Within a week, clients were already addressing Josh as if he had an equal stake in my blog, even though he was explicitly my assistant and I remained the creator and writer for the site. “It’s obvious that you put a lot of effort into your blog and that you truly care about your readers,” one potential advertiser told him. Another wrote, while negotiating a sponsored post, “We can discuss the topic or confirm whatever [Kate] wants to write on… Totally up to her and you.” Josh doesn’t exist, but if he did, he sure wouldn’t be making big-picture creative decisions.
I noticed immediately, too, that clients were much less likely to argue and haggle with Josh than they’d typically been with me. Some clients still told Josh that my rates were out of their budget, sure, but they did so politely and matter-of-factly, rather than responding in a “Who do you think you are?!” hyper-entitled way. When the real me set a rate, it was seen as the beginning of a negotiation; advertisers would talk me down from $200 to $150 for a post, for example, or sometimes even lower. But when Josh laid out the same prices, he’d typically get a “Sure” or a respectful “Can’t do that, but thanks for your time.” I watched with amazement as my blog income first increased and then outright doubled. I was so overrun with sponsored post assignments that I had to start putting clients on a waiting list. It was all too clear that this male figment of my imagination was able to garner more respect than I could, even after being the boss-lady of a profitable blog for seven years.
It got to me, too. I started to feel more powerful. Beyond just raking in more cash, Josh also helped me set professional boundaries more firmly. When a client lowballed me to a laughable degree, or suggested a post idea that would never work, or asked for types of advertising I consider unethical, Josh had no problem telling them no, because he was “just relaying a boss’s policies, not setting those policies myself.” Choosing a female name for my fake assistant might have given me the same useful degree of psychological distance, but the addition of a male mask further enabled me to assert myself and get what I wanted. I started to feel more powerful. Pretending to be a man made me feel more justified charging higher rates and standing up for myself, and it seemed to make other people respect these proclamations. And it felt good, even though I had to use subterfuge to get there.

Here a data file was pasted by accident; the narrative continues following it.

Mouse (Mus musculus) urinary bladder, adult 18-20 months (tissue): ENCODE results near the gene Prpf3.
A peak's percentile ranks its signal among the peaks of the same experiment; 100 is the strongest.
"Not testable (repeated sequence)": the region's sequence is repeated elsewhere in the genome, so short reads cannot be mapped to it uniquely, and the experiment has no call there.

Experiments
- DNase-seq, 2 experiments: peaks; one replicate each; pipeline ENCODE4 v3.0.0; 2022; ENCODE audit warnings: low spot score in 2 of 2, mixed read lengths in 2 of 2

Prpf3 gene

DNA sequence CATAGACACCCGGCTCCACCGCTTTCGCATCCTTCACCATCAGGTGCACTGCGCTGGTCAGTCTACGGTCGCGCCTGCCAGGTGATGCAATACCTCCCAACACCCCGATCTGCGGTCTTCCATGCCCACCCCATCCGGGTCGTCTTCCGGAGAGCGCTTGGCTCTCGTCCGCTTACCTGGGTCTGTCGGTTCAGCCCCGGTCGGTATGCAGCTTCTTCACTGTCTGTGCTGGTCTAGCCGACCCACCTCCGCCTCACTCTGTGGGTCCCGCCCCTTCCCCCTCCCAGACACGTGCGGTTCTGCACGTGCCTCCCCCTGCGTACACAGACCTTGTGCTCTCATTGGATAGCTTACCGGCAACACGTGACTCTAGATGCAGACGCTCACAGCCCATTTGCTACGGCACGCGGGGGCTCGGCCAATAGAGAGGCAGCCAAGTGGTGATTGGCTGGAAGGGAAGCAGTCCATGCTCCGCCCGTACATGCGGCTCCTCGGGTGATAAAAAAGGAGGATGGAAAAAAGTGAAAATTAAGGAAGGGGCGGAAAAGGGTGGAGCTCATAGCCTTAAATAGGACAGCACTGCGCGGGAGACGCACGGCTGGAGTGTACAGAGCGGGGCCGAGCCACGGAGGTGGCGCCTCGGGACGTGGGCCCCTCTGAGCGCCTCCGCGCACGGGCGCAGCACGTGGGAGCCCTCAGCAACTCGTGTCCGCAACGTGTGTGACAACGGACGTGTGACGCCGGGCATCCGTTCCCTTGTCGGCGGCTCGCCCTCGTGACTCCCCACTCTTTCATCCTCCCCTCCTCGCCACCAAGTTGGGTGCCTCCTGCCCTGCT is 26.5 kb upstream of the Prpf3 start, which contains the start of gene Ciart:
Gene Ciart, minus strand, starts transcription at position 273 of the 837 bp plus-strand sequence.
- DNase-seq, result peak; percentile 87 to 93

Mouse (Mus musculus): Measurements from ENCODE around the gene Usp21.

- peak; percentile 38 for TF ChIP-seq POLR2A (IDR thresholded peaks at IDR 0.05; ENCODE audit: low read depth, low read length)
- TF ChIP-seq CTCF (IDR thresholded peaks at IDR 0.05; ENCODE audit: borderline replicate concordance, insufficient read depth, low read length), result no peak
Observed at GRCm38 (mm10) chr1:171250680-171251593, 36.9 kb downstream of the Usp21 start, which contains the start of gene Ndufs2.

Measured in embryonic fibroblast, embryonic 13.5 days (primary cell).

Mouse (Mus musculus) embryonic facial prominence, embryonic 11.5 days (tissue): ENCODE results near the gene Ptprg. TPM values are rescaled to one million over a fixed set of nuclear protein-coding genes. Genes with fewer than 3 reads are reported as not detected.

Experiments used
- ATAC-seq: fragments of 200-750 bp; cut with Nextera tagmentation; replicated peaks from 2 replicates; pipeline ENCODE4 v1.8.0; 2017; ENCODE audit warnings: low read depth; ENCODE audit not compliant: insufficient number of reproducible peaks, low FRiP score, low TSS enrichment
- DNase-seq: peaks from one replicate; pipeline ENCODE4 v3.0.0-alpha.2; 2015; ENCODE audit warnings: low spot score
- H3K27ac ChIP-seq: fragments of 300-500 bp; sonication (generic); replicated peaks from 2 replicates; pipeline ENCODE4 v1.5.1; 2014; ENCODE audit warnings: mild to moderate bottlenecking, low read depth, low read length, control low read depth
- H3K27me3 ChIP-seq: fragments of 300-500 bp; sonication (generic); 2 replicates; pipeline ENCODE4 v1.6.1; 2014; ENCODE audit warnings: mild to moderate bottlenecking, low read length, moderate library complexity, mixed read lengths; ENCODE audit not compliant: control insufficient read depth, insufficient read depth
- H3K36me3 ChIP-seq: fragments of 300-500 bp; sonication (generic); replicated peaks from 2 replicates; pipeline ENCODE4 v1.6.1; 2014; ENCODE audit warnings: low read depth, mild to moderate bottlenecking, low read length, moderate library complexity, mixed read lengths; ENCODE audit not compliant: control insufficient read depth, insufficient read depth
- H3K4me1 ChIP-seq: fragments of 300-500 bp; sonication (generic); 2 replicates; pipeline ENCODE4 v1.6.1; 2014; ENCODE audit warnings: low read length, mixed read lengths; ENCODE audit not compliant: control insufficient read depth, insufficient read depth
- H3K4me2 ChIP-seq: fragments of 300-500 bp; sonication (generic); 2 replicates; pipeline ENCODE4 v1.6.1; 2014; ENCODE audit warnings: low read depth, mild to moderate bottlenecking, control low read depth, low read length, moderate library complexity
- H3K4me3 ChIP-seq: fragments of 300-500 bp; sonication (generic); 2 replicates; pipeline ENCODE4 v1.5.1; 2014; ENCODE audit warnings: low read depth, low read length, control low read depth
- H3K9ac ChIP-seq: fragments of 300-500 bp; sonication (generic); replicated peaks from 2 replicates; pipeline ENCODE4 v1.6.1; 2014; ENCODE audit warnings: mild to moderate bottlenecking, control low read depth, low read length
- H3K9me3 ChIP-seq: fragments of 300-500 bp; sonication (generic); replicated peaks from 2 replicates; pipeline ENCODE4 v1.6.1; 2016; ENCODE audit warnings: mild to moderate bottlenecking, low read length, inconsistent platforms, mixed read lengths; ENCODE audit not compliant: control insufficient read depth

It’s true that sexism may not be the only factor in my blog’s success since Josh came onto the scene. A person does appear more professional, one could argue, if they can afford to hire an employee, rather than answering their emails themselves. As a youngish woman writing a blog about sex, dating, and fashion, I’d often notice that people, from clients to friends to family members, didn’t seem to take the site seriously. However, once I had an assistant in tow, my little blog seemed more like a business.
I’d imagined Josh would be a time-limited experiment, but after seeing – and feeling – his effects on my bank balance, my day-to-day dealings, and my overall confidence, I wanted to extend his contract – and, in fact, I might, if having this article out there didn’t make that dicey. Although I had to confront the painful reality of workplace sexism every day to keep up this charade, Josh showed me a side of myself I’d always hoped existed: a no-nonsense, self-respecting, powerful entrepreneur. Maybe knowing about that part of myself is enough to keep him around, even when my assistant fades back into the ether. Now it remains to be seen whether clients will give as much money to a newly-confident Kate as they gave to Josh – and if they don’t, well, maybe they’re not the type of people I want to work with in the first place.